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LONDON — A program to replace the Royal Navy’s airborne early warning capability has moved a step forward with approval for assessment phase work on the Merlin Mk2 helicopter-based system being awarded to Lockheed Martin UK.
At the same time, though, the Ministry of Defence has confirmed the in-service date of the new system, dubbed Crowsnest, as 2020 — four years after the existing Sea King Mk7 capability is due to be stood down.
The MoD said in a statement last week that it had awarded Lockheed Martin an initial £3 million (US $3.5 million) scoping contract ahead of the expected autumn start of what is known as Assessment Phase 3.
Phases 1 and 2 were conducted under the auspices of the earlier Maritime Airborne Surveillance and Control program, which concluded in early 2010 before being overtaken by the requirements of the Conservative-led Governments strategic defense and security review.
“Crowsnest is funded as part of the core [equipment] program, and approval has been obtained for AP3 to take the project to the main gate [development and manufacture] investment decision,” said the MoD April 19.
The MoD said it was premature to discuss detailed costs, timelines and subcontractors ahead of the AP3 work but it did confirm a Defense News story from September 2012 that there would be a four-year gap between the retirement of the Sea Kings and the introduction of the Merlin-based replacement.
“The Crowsnest helicopters are planned to enter service in 2020 with a deployable capability following shortly afterward. In the interim, following the retirement of the Sea King Airborne Surveillance and Control aircraft in 2016, a level of capability will be provided through the use of embarked maritime helicopters, shore-based assets or shipborne sensors,” said the statement.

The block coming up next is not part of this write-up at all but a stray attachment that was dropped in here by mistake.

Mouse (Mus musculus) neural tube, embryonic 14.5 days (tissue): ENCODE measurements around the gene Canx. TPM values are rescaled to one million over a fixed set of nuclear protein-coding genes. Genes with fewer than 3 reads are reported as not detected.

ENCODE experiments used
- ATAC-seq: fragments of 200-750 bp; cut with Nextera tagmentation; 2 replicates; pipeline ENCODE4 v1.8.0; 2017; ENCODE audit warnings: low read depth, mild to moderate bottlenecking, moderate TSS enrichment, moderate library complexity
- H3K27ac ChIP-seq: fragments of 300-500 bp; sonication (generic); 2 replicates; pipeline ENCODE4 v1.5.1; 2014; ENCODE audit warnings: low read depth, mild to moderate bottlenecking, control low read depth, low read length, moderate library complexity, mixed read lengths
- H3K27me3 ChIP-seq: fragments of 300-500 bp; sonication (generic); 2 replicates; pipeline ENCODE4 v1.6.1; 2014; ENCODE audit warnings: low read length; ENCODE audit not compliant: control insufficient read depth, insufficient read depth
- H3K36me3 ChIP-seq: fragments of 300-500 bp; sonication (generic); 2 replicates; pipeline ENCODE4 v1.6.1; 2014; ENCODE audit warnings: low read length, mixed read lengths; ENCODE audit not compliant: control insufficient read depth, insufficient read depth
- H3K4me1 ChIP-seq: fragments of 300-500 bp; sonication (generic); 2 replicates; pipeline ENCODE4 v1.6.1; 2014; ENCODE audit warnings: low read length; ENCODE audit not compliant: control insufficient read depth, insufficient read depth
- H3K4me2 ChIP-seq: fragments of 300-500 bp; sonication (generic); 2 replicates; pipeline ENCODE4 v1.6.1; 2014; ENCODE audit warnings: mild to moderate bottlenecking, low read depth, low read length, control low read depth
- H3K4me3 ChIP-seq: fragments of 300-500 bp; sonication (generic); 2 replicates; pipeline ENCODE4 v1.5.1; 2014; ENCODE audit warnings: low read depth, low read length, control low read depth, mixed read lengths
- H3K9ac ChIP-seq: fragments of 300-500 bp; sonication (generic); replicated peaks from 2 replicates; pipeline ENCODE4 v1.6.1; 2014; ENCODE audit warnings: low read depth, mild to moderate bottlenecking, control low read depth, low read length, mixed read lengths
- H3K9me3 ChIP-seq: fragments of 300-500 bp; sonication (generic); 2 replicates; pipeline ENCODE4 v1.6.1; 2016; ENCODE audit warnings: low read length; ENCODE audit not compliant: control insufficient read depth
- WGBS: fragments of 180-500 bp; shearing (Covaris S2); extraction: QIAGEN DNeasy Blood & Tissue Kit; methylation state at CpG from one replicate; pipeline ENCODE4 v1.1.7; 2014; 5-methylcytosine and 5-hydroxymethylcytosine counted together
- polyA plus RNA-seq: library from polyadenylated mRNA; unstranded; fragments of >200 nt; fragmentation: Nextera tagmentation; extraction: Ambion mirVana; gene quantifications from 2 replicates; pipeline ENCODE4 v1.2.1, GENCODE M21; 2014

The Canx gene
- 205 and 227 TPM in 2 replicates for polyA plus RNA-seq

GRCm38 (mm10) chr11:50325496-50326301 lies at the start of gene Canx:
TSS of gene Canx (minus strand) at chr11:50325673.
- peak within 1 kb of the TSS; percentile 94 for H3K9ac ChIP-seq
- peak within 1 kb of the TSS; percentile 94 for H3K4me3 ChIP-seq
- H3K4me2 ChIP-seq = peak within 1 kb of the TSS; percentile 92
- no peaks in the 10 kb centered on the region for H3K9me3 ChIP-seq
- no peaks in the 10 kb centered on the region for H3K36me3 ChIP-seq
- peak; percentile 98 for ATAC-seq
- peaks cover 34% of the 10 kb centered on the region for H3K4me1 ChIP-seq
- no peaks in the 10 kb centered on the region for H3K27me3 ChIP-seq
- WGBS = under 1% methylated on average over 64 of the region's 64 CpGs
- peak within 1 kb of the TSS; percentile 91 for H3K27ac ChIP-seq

Lack of equipment funds until the second half of the decade is largely to blame for the introduction of the capability gap.
The decision to delay introduction of Crowsnest places further strain on British maritime surveillance capabilities following the scrapping of the Royal Air Force’s Nimrod MRA4 patrol aircraft force in 2010 as part of an effort to cut defense spending.
The introduction of the Crowsnest capability will coincide with the entry into service of the Royal Navy’s new Queen Elizabeth-class aircraft carrier with it’s F-35 jets .
The UK arm of Lockheed Martin has been appointed prime contractor on the program to replace the Sea King AEW capability, and along with the MoD will conduct a competition to supply the Crowsnest mission system.
That competition is likely to boil down to a two-horse race between the incumbent Searchwater 2000 radar supplier Thales UK and Lockheed Martin itself with the Vigilance system developed with Northrop Grumman.
Lockheed Martin is the Merlin prime contractor, although the helicopter itself was designed and built by AgustaWestland, and has more recently been responsible for a major capability sustainment program on the machine.